Since this weekend brings our first Regular Reflection, I want to explain my thinking.
What’s due when?
A blog post published before 8am Monday morning. Use at least 250 words.
What are we we writing?
When I introduced the idea in class, I said that I have enjoyed the chance to reflect on my reading and the thoughts or feelings it ignites. Such reflections also give me a chance to connect various threads to one another–to synthesize (weave) them into coherent observations about the reading or about life. I am committing us to this project–at least for now–so that you have the same chance to enjoy the process of reflecting and connecting. You pick the ideas, reactions, patterns, insights, feelings evoked by applying your mind and heart to our material from the week. For example, this past week, we spent time considering “the heart of a monster,” as well as details in poem’s imagery. Two groups wrote dialogues between Cain and Abel. By no means must you confine yourself to these elements, but something in those arenas may produce a thread you want to express. If an idea carries over (in your mind) from more than a week ago, develop that. Be careful, though, to try to use something from the past week, so that you do not miss the chance to digest recent material. If it helps, feel free to peruse my blog, maroonballoon.wordpress.com. Granted, the topics there probably differ from the ones you will pursue, but some of my posts may give you a sense of the style and purpose of such reflections.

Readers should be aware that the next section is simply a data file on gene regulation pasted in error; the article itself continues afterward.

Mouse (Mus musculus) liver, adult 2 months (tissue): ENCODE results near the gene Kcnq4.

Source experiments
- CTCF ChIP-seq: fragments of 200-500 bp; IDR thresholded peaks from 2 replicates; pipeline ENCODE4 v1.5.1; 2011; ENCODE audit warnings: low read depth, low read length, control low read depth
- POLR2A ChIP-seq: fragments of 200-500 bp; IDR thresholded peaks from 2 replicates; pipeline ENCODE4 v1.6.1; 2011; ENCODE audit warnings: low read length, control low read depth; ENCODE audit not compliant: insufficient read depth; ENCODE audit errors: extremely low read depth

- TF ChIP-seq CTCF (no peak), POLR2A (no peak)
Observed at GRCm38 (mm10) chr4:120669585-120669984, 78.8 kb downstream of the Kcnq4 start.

For whom are we writing? How do we best shape it?
You are writing primarily for yourself, with the general reader beside you. Watch the associations your mind is making; let them happen. From those connections, make meaning for yourself. When you do this, the reader beside you benefits, also. Remember to proofread, though, because that general reader’s new insights depend on your writing precisely. You care about these ideas enough to express them; convey them as clearly as you can.
Experiment w/ tags and/or categories
These features of wordpress allow you to track your recurring ideas over time. Find ways to use either feature, or both, to your advantage. Later in the year, you could use emerging patterns to fuel other kinds of writing. Categories work best for units or books–for instance, poetry, Beowulf or Frankenstein (when we read that novel). Tags can mark themes you find in your posts. For example, maybe you tend discuss beauty, challenge, joy or patience.
On occasion, I will ask permission to re-blog, which signals special success
My asking such permission means that your published post demonstrates a distinctive level of personal integration. In other words, you are internalizing and digesting the material and its related ideas, in a personal way–a way that means something to you. Such posts also read especially clearly. Another measurement I imagine using: would I like to share this post with colleagues and other adults because of its special insights? I expect valuable posts from everyone, while reserving the option to recognize special successes.